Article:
The problem is that it shows the inconsistency I've been talking about. Subjectivism proper does not disregard people's personal likes/dislikes because opinion (i.e., personal likes/dislikes) is all there is. Disregarding a person's opinion is not acting as though opinion is all there is, but as though one opinion (in your case, your opinion) is truer than other opinions.
How do you tell whether I am acting as if my opinion is better than their opinion, or if I am acting as if my opinion is truer than other opinions?
If there is a truth, then one should believe that truth. Our beliefs and actions should take true things into account. If the Earth is a specific shape, then people should believe it has that shape.
Yes, that much is trivial. The problem is the next bit.
If what is good for people is to listen to the kind of music they like (as opposed to everyone listen to the same, 'objectively best' music), then people should do that. Since opinion is all there is in music taste, I have no good reason to be against people listening to the musical style that will bring them the most joy. So, I'm fine with it.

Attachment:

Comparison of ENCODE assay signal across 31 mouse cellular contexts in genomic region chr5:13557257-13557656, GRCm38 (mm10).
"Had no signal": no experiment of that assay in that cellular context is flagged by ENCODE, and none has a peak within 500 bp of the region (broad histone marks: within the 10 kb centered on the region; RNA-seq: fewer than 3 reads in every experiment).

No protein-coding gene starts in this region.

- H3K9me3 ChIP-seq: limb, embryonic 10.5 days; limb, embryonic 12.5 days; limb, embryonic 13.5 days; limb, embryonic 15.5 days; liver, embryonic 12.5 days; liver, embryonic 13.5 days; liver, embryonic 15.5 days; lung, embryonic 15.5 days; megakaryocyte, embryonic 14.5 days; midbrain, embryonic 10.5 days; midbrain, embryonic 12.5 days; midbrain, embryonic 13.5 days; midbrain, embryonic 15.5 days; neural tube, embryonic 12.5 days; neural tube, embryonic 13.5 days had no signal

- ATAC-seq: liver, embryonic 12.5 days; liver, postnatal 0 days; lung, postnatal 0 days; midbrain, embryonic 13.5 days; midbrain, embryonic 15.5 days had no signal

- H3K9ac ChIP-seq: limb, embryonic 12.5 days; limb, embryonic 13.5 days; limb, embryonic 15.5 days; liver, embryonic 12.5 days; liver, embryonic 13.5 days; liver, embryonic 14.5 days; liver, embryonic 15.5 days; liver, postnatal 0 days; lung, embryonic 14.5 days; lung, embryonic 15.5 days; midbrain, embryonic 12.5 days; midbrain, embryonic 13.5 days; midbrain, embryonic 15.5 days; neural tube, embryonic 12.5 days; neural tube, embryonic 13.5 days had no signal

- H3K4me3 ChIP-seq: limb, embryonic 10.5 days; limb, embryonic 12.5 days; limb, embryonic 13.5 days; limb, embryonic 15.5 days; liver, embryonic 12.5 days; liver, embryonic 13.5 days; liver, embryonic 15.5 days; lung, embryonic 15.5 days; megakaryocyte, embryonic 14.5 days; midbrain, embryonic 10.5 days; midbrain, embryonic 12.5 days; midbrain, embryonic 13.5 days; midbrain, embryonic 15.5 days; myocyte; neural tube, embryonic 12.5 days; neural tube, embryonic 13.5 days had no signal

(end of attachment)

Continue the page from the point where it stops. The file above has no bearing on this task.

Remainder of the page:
Does that mean I cannot have a good reason to be against people listening to the musical style that will bring them the most joy?

Perhaps more to the point, you are still begging the question: why does "aesthetic value is subjective for each individual" lead to "The Tanager's having no good reason to be against people listening to those different musical styles." There is still a gap between premise and conclusion.

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Post by The Tanager »

Bust Nak wrote:
Seeing that "opinion is all there is" has nothing to do with my conclusions that "I dislike country music" and "like classical music." It leads to my conclusion that "I like it when people choose to listen to the music they like..."
Okay, that sounded like you started off as simple subjectivist then changed to a subjectivist proper. Is that not a problem any more?
My opinion is that opinion is all there is in regards to aesthetic value. That it is my opinion is simple subjectivism.